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Brands: ignore ‘the flat age society’ at your peril

This was just one of the messages from the recent bi-annual Future Laboratory trend briefing I attended – and it’s compelling stuff – where the term ‘old’ is dead, age isn’t just a number, it’s just ‘flat’ … welcome to the Flat Age Society. 

Smash down the stereotypes – the over 50’s aren’t winding down, they’re winding up – think Dolly Parton, 68, Main Stage at Glastonbury.   They’re not all snoozing on cruises, carrying-on coaching, regulars of the Bridge Club or garden centre potterers, they’re vibrant, dynamic and want to be engaged by brands who understand them.  Dolly looked and acted half her age and that’s the same for one of the most powerful generations of present day – the Baby Boomers – the over 50’s who represent 1/3 of the population. By 2020, half of the population will be 50+. Someone turns 50 every 40 seconds in the UK these consumers control 89% of the UK’s disposable income, brands should not ignore this high spending, highly engaged demographic.

64% have a social profile and 15% of Facebooks daily users are currently 55+ with 72% of them visiting daily – 4/5 of them via a smart phone or tablet.  They’re the SKI set – nothing to do with slopes – but rather ‘Spending Kids Inheritance’ – on adventure travel, re-romancing post divorce or separation, wearable tech, health & fitness.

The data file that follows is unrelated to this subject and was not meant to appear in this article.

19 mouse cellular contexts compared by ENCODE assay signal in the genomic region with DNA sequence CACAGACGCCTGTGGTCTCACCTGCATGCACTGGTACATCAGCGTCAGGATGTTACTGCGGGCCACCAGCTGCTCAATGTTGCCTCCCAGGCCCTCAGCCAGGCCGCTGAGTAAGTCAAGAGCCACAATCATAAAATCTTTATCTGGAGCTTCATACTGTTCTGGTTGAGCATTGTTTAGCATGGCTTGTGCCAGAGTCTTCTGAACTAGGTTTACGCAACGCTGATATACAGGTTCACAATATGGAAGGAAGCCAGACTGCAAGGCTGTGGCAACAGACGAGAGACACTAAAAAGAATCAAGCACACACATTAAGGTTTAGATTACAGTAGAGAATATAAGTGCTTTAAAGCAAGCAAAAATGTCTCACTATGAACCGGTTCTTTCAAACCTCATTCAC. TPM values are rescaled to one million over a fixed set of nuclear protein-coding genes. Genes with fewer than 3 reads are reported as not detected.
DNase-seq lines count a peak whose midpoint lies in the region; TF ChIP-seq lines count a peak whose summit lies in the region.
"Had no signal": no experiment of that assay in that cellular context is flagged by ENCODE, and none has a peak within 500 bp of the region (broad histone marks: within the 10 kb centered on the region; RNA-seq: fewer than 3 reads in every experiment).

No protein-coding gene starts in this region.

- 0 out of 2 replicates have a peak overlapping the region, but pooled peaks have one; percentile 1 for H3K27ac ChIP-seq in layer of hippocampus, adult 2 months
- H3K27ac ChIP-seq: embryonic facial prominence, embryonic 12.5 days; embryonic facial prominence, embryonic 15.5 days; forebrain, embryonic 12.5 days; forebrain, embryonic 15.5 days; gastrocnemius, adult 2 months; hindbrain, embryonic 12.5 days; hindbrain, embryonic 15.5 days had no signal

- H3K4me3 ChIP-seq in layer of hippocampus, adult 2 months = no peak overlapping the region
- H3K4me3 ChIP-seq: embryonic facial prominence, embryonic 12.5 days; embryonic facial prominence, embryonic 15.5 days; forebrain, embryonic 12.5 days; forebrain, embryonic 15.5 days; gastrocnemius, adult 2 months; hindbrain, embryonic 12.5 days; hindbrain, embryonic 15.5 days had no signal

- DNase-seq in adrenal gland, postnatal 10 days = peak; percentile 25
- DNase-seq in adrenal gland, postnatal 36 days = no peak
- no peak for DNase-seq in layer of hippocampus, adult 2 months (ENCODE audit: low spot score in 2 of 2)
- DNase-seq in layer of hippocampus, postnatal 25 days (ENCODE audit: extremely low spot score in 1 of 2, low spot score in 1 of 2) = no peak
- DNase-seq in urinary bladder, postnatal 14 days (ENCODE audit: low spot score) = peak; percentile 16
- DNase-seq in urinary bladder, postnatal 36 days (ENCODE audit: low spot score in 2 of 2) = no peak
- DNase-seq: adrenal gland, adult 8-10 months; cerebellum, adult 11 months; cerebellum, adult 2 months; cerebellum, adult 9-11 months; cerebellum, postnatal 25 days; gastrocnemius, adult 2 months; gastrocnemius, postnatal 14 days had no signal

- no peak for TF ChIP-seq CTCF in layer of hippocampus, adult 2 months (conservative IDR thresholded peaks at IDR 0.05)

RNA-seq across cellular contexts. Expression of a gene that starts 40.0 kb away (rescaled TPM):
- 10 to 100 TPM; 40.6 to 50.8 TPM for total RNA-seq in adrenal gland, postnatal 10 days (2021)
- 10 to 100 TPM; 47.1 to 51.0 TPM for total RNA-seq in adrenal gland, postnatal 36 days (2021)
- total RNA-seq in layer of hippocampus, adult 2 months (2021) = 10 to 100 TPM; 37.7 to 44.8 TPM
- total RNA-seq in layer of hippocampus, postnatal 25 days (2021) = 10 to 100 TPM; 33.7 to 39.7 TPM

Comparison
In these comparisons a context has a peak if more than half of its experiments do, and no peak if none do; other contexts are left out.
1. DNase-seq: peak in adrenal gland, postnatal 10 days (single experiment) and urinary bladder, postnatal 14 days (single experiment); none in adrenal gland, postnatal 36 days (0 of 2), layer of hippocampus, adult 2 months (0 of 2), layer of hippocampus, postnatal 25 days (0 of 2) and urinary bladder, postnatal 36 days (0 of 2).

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So forget everything you thought about being old, or age even. People are living longer. They are retiring later, or not at all. They are altruistic, want to – and can- give back.  They are healthier. And they simply don’t look, act or feel old. This isn’t about your grandparents going skydiving, however. It’s about a mind shift in which people are seeing the years after 50and 60 as ones of possibility, when re-engagement, exploration and expertise can be re-interpreted and re-applied. 

Beauty is big for the Boomers, and will continue to be so for Generation X and Generation Y as they reach their 60s and beyond. Some brands are moving towards more positive marketing of beauty for 50+ consumers. YSL recently launched Or Rouge, a skincare product containing saffron, which YSL is promoting as a ‘renaissance treatment’ rather than an antiaging cream.

What this means for brands … Flat-Agers aren’t defined by their age. They’re moved by their interests, passions and ambitions, just like everyone else – they want experiences that feel like they always have.  They have money to spend on meaningfully connecting to their friends and relatives, and the world around them, as well as being of an altruistic mindset, wanting to give-back. Most of all, Flat-Agers want fun, so forget anything that’s staid, ugly or old-fashioned. The party isn’t over. For the Flat-Agers, it’s just getting started.

Rikki Weir – Board Director

https://twitter.com/rikkiweir 

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